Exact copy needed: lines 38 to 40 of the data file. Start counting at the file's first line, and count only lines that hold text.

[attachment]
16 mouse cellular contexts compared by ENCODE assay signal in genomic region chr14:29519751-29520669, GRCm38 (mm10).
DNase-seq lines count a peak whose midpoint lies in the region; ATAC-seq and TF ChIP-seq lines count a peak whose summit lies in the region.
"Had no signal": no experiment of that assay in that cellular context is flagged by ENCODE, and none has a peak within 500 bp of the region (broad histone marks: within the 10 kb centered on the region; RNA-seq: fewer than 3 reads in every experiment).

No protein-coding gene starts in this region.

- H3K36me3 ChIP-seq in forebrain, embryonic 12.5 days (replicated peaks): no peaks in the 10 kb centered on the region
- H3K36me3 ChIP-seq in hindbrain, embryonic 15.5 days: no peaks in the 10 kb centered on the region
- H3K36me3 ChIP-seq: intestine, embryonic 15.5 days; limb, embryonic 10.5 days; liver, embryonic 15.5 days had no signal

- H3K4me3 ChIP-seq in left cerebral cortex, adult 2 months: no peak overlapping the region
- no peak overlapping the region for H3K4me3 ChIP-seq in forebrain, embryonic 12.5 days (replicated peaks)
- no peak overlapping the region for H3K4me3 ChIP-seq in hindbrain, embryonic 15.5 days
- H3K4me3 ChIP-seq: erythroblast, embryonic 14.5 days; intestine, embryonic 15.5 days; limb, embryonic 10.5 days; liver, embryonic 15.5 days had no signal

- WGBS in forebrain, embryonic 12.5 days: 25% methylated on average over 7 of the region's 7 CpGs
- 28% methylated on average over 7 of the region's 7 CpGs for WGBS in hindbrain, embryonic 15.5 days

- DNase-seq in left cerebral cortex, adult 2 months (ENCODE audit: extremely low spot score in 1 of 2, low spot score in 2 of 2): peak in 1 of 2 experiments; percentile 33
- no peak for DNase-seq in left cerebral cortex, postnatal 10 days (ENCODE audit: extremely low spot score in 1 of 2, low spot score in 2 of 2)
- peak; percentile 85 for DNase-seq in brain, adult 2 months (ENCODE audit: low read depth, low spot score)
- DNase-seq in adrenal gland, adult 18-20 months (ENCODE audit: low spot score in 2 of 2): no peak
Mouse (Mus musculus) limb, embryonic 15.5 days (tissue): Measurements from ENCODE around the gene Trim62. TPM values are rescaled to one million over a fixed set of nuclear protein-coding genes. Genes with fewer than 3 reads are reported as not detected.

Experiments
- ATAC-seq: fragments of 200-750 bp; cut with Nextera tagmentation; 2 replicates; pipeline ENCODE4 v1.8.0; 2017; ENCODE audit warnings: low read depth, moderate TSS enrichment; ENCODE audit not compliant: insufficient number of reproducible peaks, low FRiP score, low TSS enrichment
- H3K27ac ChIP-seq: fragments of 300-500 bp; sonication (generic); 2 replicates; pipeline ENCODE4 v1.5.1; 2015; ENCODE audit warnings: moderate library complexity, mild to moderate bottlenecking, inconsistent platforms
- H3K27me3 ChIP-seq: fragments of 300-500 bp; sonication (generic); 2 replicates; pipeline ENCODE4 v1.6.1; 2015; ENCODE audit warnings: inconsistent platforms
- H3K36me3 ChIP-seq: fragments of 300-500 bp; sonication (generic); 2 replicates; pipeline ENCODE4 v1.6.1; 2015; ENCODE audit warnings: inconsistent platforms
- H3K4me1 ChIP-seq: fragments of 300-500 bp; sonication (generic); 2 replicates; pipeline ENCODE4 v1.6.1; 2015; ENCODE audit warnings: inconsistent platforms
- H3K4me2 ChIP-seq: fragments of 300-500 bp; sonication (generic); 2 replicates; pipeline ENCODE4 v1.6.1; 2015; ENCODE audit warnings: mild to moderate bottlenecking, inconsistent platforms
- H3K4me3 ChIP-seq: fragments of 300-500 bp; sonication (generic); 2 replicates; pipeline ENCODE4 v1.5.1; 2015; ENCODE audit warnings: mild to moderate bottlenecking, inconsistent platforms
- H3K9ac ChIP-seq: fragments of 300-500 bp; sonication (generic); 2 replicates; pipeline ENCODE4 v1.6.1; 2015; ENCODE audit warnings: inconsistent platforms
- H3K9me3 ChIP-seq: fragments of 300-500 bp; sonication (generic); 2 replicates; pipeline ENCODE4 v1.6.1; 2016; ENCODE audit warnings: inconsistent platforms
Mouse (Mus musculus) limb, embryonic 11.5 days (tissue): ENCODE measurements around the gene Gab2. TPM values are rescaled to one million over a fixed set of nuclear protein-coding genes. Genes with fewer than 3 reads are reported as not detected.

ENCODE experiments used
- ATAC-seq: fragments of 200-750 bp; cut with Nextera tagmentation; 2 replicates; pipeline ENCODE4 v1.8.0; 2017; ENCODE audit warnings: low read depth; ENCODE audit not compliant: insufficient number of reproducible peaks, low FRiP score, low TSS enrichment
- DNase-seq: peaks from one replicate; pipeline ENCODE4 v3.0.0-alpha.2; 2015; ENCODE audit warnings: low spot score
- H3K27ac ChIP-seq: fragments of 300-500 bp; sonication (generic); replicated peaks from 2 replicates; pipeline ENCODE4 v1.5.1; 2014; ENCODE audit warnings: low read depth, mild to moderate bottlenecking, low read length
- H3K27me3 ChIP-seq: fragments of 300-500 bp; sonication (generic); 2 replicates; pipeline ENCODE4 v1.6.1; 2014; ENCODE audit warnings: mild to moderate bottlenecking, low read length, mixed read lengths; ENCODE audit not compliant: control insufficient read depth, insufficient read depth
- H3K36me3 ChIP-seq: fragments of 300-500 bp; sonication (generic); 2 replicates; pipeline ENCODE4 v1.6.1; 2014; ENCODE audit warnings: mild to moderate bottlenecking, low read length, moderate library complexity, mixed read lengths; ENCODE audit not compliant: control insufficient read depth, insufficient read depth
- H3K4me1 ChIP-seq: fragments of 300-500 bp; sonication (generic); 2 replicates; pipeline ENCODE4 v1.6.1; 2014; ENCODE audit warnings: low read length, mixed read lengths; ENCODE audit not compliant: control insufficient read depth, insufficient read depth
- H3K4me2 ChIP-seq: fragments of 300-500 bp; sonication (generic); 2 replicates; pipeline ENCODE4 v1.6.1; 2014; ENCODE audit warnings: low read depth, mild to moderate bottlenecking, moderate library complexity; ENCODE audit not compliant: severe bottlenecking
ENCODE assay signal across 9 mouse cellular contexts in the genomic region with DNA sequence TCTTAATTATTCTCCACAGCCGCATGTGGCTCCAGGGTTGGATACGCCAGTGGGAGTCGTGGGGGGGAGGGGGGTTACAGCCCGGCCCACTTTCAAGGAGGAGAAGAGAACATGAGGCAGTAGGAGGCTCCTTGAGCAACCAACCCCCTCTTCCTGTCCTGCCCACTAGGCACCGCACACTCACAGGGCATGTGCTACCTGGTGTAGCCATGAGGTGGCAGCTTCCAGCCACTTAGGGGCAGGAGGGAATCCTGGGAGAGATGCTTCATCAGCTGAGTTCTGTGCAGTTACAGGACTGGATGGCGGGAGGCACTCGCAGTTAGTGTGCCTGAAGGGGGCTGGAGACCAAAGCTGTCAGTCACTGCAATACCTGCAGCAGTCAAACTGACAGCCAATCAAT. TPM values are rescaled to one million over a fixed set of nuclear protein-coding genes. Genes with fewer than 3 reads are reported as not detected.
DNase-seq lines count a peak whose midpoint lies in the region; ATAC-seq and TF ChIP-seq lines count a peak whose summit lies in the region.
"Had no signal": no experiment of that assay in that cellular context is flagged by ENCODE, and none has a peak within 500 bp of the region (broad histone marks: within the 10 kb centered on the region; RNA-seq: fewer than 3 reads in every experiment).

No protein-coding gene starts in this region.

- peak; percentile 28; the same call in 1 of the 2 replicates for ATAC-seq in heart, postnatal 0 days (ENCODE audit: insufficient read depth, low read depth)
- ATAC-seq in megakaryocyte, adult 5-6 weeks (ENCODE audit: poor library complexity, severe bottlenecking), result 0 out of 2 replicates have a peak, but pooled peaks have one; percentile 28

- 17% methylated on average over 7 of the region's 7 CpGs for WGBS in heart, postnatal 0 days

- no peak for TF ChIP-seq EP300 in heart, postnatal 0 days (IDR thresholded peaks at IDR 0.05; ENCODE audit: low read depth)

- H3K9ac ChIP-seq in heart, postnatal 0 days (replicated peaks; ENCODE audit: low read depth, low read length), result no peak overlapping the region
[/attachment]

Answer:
ENCODE assay signal across 9 mouse cellular contexts in the genomic region with DNA sequence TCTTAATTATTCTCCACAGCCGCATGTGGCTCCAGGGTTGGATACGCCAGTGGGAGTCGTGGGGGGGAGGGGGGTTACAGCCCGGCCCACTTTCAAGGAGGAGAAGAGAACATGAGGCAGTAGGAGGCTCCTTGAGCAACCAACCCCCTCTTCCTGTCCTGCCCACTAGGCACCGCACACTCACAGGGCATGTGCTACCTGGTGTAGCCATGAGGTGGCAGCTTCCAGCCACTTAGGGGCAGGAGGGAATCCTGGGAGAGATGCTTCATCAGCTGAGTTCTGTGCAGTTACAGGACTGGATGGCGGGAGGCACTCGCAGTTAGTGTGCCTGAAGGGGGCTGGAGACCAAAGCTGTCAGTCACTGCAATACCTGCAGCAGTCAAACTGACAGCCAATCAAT. TPM values are rescaled to one million over a fixed set of nuclear protein-coding genes. Genes with fewer than 3 reads are reported as not detected.
DNase-seq lines count a peak whose midpoint lies in the region; ATAC-seq and TF ChIP-seq lines count a peak whose summit lies in the region.
"Had no signal": no experiment of that assay in that cellular context is flagged by ENCODE, and none has a peak within 500 bp of the region (broad histone marks: within the 10 kb centered on the region; RNA-seq: fewer than 3 reads in every experiment).